Asynchronous filesystem operations aren't usually possible on many platforms, but I'll focus on Linux.
libaio, a C library for "asynchronous filesystem operations," literally spawns a thread pool for "asynchronous" filesystem operations on Linux. Tokio and async-std IIRC do exactly the same. Linux has had issue supporting true async filesystem I/O because asynchronous operations aren't always internally supported based on filesystem implementations and other kernel details.
However, withoutboats' new library
ringbahn uses a new kernel API,
io_uring, for doing asynchronous operations which does seem to support true asynchronous filesystem operations, though it works differently than many other standard async systems. Most async systems work like this:
- I ask the kernel to read/write a socket.
- The kernel returns me an ID.
- I poll that ID until the kernel says that the operation is ready.
- If it's a read operation, I can grab that info from the kernel.
io_uring works differently in that the kernel will actually write data into a buffer you ask for directly, and this has proved somewhat difficult to work with safely in Rust, but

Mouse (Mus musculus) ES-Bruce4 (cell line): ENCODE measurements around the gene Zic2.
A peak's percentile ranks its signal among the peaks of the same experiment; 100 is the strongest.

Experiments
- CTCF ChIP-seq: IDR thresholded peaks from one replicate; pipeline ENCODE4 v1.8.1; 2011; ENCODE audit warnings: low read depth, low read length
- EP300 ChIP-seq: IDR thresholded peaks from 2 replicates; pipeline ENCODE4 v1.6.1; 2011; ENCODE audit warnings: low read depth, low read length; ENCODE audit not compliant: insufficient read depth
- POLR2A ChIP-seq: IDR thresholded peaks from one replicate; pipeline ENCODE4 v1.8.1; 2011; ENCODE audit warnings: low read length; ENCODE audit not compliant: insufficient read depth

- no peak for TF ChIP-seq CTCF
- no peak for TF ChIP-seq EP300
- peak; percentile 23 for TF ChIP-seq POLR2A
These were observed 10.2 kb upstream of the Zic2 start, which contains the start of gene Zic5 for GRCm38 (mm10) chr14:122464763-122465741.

ringbahn does some cool Rust things in order to make this safe.
io_uring is only supported in Linux kernel version 5.5 or later, which is fairly new.
io_uring should generally provide true asynchronous IO for filesystem objects in addition to sockets and the like.
In summary, It really depends on what OS you're using and on what asynchronous system you're using, but at least on Linux,
epoll doesn't support asynchronous filesytem operations, so threads are used under the hood. Tokio/async-std use actual OS threads to do filesystem reads/writes.
TL;DR whether you use an async executor or not, you're probably going to end up using OS threads under the hood for filesystem access, unless you use something based on